From comics to novels: meet Geoffrey Peart

CASEY TRIMM – Denison’s tightly-knit community allows for a close relationship and network between students, faculty and alumni. In our third issue this semester, we featured comics drawn by artist Geoffrey Peart ‘02, and were eager to learn more about him and his time at Denison between 1998 and 2002. He was kind enough to share his complex journey of creativity, community and self-discovery with us.

Peart, age 37, currently resides in Brighton, Michigan and works as a Learning Consultant and Developer. His Denison career gave him the opportunity to make new friends, unravel his passions and truly feel a sense of community.

When asked about his fondest memory of Denison, Peart emphasized the community and relationship building that occurred throughout his Denison experience. Peart started on the creative, artistic path which eventually lead him to his interests in writing and helping others.

“One of the reasons I loved my Denison experience was the community. The smartphone revolution had yet to explode; cell phones were flipped open to place calls and texting wasn’t popular yet. This meant that if we wanted to talk to someone, we had to go find them. I loved the mystery and randomness of friends or strangers knocking on my room door to chat or ask me to join in some card game. It built community and relationships in a way that only Denison could.”

Without the influence of the internet or domination of cell phones, students were more inclined to engage with one another. Peart’s recollection of his time at Denison reveals the technological separation between Denison back then and now.

He noted, “The internet wasn’t a big deal yet either, but the potential was becoming clearer every day. True story, one of my friends at the time told me to watch out for a company called Google; “They’re going to be big one day,” he said.

One of his most ominous memories is that of 9/11.

“That day was eerily quiet. No one talked; we didn’t know quite what to say or think. The footage was aired live on all the monitors around campus. I was on my way to class, but just stopped and watched the towers as they stood ablaze. Obviously the world changed after that day. Graduation and entering the working world was already a scary concept. 9/11 just made the future outside of my Denison bubble seem even more perilous,” said Peart.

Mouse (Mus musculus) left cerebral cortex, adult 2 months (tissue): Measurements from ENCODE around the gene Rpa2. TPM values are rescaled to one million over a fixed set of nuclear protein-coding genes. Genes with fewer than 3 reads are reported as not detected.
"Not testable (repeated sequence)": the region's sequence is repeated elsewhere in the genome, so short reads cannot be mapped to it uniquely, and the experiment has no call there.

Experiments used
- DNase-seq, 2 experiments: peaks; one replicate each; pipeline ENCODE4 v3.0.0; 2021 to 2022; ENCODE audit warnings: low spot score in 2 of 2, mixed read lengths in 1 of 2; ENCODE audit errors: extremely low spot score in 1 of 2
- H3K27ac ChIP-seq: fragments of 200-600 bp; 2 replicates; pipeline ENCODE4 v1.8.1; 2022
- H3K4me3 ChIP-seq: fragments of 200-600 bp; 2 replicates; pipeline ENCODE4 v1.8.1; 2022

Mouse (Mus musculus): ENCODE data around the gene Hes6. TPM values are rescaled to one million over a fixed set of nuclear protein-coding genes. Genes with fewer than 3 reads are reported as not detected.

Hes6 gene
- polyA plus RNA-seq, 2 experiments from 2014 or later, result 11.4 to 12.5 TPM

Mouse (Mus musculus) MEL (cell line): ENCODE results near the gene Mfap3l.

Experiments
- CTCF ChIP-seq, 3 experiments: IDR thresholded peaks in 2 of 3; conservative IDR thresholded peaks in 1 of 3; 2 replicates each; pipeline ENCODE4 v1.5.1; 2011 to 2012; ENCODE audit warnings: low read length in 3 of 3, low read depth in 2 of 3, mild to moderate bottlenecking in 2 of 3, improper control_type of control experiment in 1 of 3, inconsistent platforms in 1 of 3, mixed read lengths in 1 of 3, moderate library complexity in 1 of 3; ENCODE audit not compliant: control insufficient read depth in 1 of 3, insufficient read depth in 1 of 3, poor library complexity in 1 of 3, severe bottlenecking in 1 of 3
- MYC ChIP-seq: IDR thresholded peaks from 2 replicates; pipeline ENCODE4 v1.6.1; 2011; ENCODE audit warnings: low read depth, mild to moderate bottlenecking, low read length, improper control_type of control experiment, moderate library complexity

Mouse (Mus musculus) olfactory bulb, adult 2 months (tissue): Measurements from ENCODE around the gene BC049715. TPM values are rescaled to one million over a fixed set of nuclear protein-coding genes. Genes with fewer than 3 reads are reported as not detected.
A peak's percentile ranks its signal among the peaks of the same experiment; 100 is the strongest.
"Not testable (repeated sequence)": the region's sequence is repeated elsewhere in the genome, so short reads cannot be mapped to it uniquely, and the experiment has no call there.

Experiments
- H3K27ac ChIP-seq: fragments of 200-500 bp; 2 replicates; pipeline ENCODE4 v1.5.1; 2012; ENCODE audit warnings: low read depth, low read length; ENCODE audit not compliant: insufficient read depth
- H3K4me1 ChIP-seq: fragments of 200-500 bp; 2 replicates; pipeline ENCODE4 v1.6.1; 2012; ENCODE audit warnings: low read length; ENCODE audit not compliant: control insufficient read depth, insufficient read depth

Also while at Denison, Peart formed the Bland Canvas art club, where he learned to exercise his leadership muscles. They added splashes of color to a few walls at Denison, one of which being a giant Alice in Wonderland inspired mural inside of the Bandersnatch. The art club provided him with a creative outlet since he opted against pursuing an art-related major. Instead, Peart dedicated his studies to psychology and economics.

As a cartoonist throughout his college years, Peart recalls addressing the major construction project that planned to demolish a large area of forest in order to build additional housing, which is now the Sunset House.

“We weren’t too happy to see the destruction of the natural surroundings at the time and my cartoons allowed me to express my frustration in visual form. Ironically, my friends and I stayed there our senior year!” Peart added.

Peart never considered himself to be an artist, but rather just someone who happened to be good at art. Post-Denison, Peart hasn’t drawn a single comic and has instead found interest in writing, since words have far more of a powerful impact for him.

After travelling to Europe and backpacking for a month post-grad, Peart volunteered with AmeriCorps where he taught literacy skills to underprivileged children in Columbus. He has always been dedicated to helping others, so with this he combined his writing interests and now lives out his passions every day.

Despite having worked in the Career Center for years, Peart still struggled to decide what he wanted to do after his time travelling and volunteering. After many years of job hopping, Peart found a niche that combined his creative skills and passion for helping people grow.

Currently, he works as a Learning Consultant and Developer. This role involves analyzing gaps in the workforce and developing digital training programs. His daily tasks range from designing new curriculum, to creating knowledge assessments.

Although Denison only took up four short years of his life, Peart embodies the creative, caring values that Denison strives to teach each and every student.

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